Trial opens over 2016 Brussels airport, metro station attacks

Convicted terrorist Salah Abdeslam has refused to take part in the trial, saying it is "unfair".

Convicted terrorist Salah Abdeslam has refused to take part in the trial, saying it is "unfair". Photo: AP/Belgian Federal Police

More than six years after the deadliest peacetime attack on Belgian soil, the trial of 10 men accused over the suicide bombings at Brussels airport and an underground metro station has opened amid high security.

The only survivor among the Islamic State extremists who in 2015 struck the Bataclan theatre in Paris, city cafes and France’s national stadium, Salah Abdeslam, is among the accused.

In all 32 people were killed in the March 22, 2016 Brussels attacks. About 900 people were hurt or suffered mental trauma.

The 10 face charges including murder, attempted murder and membership of, or participation in, the activities of “a terrorist group” over the morning rush-hour attacks at Belgium’s main airport and on a central commuter line.

If convicted, some of them could be sentenced to terms of up to 30 years in prison.

Abdeslam, who was sentenced to life in prison without parole over the atrocities in Paris, was at the Brussels court on Monday but refused to take part, saying it was “unfair” that he should have to watch proceedings from inside a reinforced glass cubicle.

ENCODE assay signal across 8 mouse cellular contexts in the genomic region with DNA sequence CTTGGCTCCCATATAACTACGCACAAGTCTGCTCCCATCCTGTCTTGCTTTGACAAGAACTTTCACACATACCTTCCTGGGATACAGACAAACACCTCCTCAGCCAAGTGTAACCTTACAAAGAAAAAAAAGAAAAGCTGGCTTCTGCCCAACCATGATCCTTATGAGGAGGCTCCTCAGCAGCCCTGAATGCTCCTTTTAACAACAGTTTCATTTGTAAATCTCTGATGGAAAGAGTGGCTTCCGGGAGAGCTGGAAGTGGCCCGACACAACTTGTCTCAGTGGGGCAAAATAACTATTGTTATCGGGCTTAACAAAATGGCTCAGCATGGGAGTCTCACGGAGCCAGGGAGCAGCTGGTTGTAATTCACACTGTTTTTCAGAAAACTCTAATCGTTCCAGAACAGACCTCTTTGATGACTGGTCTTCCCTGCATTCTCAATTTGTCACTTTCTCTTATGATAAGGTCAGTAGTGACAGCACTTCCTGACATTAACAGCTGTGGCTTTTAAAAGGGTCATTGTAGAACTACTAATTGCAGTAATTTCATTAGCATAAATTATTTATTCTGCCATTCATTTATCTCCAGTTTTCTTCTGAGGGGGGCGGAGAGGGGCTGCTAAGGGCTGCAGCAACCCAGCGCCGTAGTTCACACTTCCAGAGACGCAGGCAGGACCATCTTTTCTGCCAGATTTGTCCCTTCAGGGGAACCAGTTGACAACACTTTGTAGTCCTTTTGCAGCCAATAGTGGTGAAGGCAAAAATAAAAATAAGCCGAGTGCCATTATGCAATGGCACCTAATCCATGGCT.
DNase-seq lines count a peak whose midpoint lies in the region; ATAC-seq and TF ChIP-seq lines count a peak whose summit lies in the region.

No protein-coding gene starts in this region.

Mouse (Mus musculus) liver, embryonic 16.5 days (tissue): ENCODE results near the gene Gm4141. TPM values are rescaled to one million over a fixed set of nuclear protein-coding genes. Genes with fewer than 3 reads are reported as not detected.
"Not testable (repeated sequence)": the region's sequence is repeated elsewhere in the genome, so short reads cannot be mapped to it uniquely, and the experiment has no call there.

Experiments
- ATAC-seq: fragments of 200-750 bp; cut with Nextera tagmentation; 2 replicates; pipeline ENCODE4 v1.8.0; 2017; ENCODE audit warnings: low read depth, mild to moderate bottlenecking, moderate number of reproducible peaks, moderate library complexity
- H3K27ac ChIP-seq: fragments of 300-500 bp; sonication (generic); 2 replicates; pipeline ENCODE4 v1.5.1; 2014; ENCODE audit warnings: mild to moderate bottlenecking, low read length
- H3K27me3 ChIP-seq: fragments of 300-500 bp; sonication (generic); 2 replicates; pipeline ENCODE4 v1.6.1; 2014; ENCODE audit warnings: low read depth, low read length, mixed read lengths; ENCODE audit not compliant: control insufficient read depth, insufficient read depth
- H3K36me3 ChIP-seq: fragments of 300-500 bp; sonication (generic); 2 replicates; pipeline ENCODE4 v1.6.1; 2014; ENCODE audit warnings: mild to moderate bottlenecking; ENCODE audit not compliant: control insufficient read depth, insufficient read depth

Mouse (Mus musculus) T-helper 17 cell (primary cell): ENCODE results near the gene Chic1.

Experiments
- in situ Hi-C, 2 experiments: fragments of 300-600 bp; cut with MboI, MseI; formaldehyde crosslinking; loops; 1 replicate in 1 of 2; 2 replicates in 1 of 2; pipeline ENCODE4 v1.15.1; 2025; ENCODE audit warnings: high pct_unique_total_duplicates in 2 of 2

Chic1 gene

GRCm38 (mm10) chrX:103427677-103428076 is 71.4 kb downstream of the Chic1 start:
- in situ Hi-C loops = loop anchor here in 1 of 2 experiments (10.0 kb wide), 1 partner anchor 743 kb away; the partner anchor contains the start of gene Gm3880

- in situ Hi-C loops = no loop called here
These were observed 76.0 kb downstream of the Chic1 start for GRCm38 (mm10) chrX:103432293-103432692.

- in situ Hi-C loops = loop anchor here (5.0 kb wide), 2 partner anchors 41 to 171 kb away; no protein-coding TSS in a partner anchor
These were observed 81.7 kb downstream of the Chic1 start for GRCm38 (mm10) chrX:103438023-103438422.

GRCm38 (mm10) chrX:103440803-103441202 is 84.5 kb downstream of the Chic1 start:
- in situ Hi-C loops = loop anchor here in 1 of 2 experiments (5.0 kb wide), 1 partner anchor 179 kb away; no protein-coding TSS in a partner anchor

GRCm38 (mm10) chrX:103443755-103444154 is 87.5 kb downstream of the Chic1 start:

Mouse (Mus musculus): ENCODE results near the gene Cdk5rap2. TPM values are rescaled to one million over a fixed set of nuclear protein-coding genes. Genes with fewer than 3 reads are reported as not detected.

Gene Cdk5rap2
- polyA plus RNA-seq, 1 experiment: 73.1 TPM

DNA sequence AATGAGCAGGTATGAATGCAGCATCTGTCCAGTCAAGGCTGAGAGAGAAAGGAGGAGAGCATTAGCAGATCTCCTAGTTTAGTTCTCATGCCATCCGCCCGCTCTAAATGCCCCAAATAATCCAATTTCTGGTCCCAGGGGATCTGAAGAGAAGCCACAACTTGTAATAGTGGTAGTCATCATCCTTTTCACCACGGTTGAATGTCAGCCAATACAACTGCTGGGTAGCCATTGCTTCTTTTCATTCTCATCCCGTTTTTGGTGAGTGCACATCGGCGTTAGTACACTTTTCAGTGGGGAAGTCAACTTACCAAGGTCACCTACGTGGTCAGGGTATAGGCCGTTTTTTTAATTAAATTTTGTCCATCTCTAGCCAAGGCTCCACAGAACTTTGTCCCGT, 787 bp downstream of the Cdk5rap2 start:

Sebastien Courtoy, a lawyer for another suspect, Smail Farisi, also complained about conditions.

He said his client was “put on display like an animal in a cage. I want – I demand – to see the sick person who designed these cages to ask what kind of pleasure that person gets from this.”

For those who were hurt or lost loved ones, the trial will revive painful memories, but it also offers an opportunity for them to take a fresh step in their long recovery.

“It was a long wait for the victims, six years is very long. I think that on March 22, 2016, a very dark page started and the chapter is not finished today. But this is an important step for their recovery,” said Guillaume Lys, a lawyer for the V-Europe association representing the victims.

No images of the defendants in Monday’s trial proceedings were made public.

Even a sketch artist who was allowed into the court room to work was advised not to release his drawings after the accused and their lawyers said they did not want the images published.

The hearing in what is one of the biggest jury trials held in Belgium was chiefly aimed at resolving technical and practical issues.

The court – located at the former headquarters of NATO on the outskirts of the Belgian capital – is due to sit again on October 10 to pick a jury, with the trial proper starting on October 13.

More than 300 witnesses could be heard during the trial, which is expected to run for six to nine months.


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